Re: Linux, BSD, and Unix are fundamentally insecure.
From: Thomas Schweikle (tps_at_vr-web.de)
Date: Sat, 11 Sep 2004 18:54:25 +0200
Mike Cox wrote:
> General Protection Fault <email@example.com> wrote in message news:<firstname.lastname@example.org>...
>> ["Followup-To:" header set to comp.os.linux.advocacy.]
>> On 9 Sep 2004 21:00:34 -0700, Mike Cox wrote:
>> > An opensource consultant visited my workplace recently and was
>> > upstaged by my MCSEs. The consultant went over my head and made a
>> > sales call to the owner of the company who decided to see a demo of
>> > the various flavors of *nix. My boss was interested due to the
>> > consultant's claims of a lower total cost of ownership and more
>> > security.
>> > When this consultant showed up, my MCSEs were ready to show how much
>> > more powerful and bulletproof Windows is compared to Linux/BSD/UNIX.
>> > When the consultant was done with the demo, my MCSE, Scott, went up to
>> > the Linux box, and did the following:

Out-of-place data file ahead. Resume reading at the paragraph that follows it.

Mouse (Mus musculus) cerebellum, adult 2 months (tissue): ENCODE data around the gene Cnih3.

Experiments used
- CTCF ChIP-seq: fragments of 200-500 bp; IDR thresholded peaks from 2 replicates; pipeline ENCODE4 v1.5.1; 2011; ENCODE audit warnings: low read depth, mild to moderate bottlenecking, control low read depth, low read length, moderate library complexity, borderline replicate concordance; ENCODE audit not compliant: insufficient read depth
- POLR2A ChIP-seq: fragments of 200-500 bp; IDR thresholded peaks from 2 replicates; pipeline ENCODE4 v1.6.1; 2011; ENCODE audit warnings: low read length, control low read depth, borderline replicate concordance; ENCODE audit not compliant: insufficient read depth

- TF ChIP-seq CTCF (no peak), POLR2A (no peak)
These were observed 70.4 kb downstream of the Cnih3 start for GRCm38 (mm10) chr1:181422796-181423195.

>> > linux init=/bin/sh
>> > mount -o remount -rw /
>> > mount /proc
>> > passwd
>> > mount -o remount -ro /
>> > umount /proc
>> > When Scott rebooted the machine, he typed in the new root password and
>> > was in. The consultants jaw dropped, my boss laughed, and will now
>> > trust my MCSE's judgement in all things related to IT in the company.
>> Any machine is insecure if you have physical access to it.
>> I can remove a hard drive from a "secure" NT machine and mount it in my own
>> box and read everything.
> Not really. If that hard drive you mount was using NTFS with the
> encryption option enabled, mounting that hard drive on another system
> won't give you access to that data because the encryption keys are
> Linux's/BSD's/Unix's flaw is that it allows people to boot from the
> boat loader into a shell without requiring the root password. Windows
> 2000 doesn't allow that. You need the Admin password in order to get
> the machine in safe mode or to use the Windows 2000 to do a system
> recovery. I know because I've done it and tested it.
Really? I am sure, it doesn't ask for a password if booting into the